What about international students?

If you are an international student considering postgraduate study in Ireland, you should start planning at a very early stage – really in the first semester of your final year. There are likely to be a number of additional steps in the application process and other factors to consider. Will you need to extend your visa? Do you satisfy the eligibility criteria for your chosen programme? What international scholarships are available? The sooner you pin down the answers to these questions, the better. Non-EU applicants usually pay higher fees for taught programmes. However, they are eligible for funding through many postgraduate research programmes, particularly in the areas of science, engineering and technology. You can find more useful information via the Irish Association for International Students,

When do the deadlines close for most courses?

The closing dates for postgraduate courses are usually in the second semester of the academic year. There are some exceptions, such as teaching, which used to close in the first semester, but that changed during the pandemic. So, applications for that open in October 2023. Keep an eye on for deadlines. Courses with lengthy selection processes (such as social work, clinical psychology, dietetics and the therapies) will usually have earlier deadlines as well. Generally speaking, there is often some degree of flexibility regarding late applications, but don’t bank on it. If you have missed a deadline, it is always worth contacting the course co-ordinator to enquire. They just might be able to accommodate you.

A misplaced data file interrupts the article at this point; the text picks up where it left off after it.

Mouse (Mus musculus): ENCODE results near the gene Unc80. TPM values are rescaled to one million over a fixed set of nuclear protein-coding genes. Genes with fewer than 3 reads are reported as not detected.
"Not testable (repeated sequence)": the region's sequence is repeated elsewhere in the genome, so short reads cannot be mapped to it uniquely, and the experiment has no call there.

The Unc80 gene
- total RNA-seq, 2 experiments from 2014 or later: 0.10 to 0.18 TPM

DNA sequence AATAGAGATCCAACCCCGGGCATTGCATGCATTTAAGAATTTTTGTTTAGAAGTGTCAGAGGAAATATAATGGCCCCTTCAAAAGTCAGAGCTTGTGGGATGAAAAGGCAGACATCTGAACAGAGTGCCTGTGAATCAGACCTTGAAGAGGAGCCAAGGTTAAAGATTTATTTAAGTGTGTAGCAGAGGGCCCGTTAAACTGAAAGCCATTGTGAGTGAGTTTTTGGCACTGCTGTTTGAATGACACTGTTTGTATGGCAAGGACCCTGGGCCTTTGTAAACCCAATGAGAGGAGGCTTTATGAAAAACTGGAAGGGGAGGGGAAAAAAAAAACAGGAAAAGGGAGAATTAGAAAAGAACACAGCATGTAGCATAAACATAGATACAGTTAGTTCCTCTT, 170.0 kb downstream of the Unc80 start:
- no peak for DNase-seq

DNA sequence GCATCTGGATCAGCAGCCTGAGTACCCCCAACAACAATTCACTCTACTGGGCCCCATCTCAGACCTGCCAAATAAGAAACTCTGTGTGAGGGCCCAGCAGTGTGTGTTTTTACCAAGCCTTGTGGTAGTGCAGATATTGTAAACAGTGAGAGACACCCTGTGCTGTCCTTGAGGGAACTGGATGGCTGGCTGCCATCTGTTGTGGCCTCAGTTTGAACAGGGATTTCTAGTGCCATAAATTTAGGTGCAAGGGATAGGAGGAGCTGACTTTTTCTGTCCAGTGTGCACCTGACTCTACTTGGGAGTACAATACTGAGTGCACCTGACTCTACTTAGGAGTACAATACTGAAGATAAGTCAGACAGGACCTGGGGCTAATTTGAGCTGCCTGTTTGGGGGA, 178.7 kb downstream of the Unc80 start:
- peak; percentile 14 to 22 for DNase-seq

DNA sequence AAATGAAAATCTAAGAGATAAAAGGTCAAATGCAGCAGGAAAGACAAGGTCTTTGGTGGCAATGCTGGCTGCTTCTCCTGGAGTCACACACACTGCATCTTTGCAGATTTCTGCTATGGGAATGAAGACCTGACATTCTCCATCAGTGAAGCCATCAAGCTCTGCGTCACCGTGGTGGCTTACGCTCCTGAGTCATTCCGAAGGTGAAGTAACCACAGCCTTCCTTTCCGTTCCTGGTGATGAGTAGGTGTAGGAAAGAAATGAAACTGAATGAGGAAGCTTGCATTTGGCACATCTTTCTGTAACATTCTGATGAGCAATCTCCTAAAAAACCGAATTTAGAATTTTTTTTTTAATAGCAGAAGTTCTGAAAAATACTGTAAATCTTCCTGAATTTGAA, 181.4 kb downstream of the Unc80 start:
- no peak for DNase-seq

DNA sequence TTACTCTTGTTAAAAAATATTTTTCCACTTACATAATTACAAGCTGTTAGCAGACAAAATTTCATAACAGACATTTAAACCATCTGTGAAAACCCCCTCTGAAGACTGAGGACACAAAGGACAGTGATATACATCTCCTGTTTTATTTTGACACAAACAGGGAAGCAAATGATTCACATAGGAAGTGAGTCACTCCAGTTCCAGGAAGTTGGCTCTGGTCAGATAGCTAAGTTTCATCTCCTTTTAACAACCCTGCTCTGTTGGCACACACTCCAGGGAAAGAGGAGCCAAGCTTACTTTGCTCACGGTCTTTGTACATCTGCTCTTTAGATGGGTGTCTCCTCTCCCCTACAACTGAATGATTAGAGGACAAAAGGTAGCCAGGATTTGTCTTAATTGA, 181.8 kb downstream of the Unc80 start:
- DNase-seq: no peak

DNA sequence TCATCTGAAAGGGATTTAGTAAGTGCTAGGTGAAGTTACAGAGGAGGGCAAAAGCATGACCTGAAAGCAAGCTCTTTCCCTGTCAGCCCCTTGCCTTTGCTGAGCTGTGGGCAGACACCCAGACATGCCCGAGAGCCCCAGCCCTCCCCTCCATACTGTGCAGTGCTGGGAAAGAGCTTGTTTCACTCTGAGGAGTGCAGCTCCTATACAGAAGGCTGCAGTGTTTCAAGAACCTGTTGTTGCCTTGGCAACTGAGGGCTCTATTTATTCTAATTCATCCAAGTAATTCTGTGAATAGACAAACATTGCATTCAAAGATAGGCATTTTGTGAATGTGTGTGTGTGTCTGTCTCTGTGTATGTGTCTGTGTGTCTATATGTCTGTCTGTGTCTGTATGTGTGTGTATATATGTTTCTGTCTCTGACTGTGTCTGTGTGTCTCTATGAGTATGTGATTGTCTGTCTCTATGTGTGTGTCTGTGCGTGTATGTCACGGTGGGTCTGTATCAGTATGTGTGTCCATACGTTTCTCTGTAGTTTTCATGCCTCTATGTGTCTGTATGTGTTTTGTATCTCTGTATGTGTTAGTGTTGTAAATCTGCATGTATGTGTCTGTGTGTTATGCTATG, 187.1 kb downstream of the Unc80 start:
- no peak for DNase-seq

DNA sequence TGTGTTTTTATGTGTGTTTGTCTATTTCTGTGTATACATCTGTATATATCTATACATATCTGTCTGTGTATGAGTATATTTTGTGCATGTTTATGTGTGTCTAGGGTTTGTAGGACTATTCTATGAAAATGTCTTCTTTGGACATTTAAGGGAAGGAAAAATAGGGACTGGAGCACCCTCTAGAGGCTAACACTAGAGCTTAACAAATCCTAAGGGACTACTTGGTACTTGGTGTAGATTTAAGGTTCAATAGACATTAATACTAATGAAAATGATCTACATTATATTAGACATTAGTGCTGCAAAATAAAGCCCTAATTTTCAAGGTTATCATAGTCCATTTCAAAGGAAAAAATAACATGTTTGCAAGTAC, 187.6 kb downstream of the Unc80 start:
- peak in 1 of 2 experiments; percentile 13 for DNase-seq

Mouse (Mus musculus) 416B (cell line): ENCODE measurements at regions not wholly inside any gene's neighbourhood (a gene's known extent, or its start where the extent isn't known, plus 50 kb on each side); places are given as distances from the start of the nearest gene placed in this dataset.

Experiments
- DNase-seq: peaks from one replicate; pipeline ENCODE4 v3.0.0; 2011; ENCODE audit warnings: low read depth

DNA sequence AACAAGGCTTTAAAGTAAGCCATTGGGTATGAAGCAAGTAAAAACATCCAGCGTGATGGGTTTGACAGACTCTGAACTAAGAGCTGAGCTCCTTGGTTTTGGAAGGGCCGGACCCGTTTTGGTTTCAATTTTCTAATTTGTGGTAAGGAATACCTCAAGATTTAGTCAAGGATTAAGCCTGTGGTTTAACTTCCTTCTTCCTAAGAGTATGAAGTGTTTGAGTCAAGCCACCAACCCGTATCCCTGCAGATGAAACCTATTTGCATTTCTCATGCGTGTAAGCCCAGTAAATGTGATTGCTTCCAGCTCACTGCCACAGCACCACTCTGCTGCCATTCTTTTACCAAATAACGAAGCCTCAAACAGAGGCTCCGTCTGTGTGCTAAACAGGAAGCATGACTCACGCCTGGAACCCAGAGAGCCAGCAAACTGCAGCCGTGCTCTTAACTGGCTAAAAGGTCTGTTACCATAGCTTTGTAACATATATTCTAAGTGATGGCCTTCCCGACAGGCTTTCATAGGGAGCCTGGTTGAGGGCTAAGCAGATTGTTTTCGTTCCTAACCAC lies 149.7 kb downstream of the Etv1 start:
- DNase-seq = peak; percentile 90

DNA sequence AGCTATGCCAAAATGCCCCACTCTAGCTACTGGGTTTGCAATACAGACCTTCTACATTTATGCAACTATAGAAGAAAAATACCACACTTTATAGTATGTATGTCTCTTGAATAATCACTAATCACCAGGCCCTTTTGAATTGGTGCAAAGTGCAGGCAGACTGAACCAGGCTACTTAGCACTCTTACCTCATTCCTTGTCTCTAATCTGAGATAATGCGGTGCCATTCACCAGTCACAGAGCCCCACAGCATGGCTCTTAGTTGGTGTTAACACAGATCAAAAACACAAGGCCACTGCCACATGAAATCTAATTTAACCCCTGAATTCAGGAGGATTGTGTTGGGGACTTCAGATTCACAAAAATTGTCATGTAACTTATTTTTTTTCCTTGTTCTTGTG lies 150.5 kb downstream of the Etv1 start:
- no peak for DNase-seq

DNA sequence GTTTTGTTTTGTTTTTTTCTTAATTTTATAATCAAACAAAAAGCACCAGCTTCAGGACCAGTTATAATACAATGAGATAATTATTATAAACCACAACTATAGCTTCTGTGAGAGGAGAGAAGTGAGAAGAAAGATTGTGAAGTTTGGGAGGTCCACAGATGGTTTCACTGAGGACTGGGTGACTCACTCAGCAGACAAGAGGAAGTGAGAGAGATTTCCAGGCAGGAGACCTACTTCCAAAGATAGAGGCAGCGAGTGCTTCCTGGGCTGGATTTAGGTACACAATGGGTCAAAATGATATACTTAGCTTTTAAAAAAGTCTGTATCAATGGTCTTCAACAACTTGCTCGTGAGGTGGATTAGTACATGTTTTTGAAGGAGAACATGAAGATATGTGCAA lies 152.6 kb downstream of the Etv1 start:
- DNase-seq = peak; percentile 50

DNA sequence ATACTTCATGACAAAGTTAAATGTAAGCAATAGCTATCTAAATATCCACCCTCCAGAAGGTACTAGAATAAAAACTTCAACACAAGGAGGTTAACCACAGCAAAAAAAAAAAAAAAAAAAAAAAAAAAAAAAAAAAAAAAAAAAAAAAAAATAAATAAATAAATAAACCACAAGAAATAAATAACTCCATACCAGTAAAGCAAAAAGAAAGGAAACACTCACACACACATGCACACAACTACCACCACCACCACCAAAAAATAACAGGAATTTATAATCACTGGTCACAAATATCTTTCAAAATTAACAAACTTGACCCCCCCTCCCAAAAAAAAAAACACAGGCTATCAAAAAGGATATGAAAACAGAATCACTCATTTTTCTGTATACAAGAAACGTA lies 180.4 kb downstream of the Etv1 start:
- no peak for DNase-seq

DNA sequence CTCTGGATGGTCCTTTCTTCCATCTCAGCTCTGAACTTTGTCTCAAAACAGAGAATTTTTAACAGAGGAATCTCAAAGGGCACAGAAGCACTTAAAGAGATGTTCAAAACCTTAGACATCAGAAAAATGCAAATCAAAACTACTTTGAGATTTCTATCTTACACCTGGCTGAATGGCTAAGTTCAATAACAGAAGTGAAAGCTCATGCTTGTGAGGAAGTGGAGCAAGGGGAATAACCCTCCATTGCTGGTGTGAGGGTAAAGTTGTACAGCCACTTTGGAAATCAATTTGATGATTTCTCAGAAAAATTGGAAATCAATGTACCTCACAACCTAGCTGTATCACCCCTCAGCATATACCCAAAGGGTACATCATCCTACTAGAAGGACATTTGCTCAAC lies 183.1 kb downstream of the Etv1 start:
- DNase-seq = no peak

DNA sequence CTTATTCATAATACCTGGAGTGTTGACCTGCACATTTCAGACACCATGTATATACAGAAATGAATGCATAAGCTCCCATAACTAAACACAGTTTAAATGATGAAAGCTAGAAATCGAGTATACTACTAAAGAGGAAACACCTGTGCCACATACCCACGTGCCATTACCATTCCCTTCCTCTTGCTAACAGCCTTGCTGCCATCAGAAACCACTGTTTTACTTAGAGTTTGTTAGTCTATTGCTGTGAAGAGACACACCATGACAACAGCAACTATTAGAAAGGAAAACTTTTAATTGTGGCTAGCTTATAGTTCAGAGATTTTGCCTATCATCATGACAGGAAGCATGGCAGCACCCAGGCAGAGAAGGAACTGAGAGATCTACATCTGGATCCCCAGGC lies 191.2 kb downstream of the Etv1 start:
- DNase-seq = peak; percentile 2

Dealing with the dreaded personal statement

You may be asked to write a personal statement (or ‘statement of purpose’) in support of your application, particularly if you are applying for business courses such as MBAs. Although it’s often regarded as a chore, the personal statement is a great opportunity to convey a sense of who you are and your motivation for applying, so make the most of it. If your statement is fresh, lively and different, you’ll be putting yourself ahead of the crowd. Pay attention to presentation: type the statement if your handwriting is poor. Read and re-read your statement very carefully, and spell- and grammar-check it. Get your final draft checked by friends, academics or a careers adviser. Some courses also interview candidates as part of their selection process, especially for careers that demand high levels of interpersonal skill, such as teaching or social work. Remember, top-notch qualifications are obviously important but they’re not the only factors: relevant work experience, personal qualities and interview performance are also key considerations, and can sometimes compensate for less-than-perfect academic credentials.

gradireland editorial advice

This describes editorially independent and impartial content, which has been written and edited by the gradireland content team. Any external contributors featuring in the article are in line with our non-advertorial policy, by which we mean that we do not promote one organisation over another.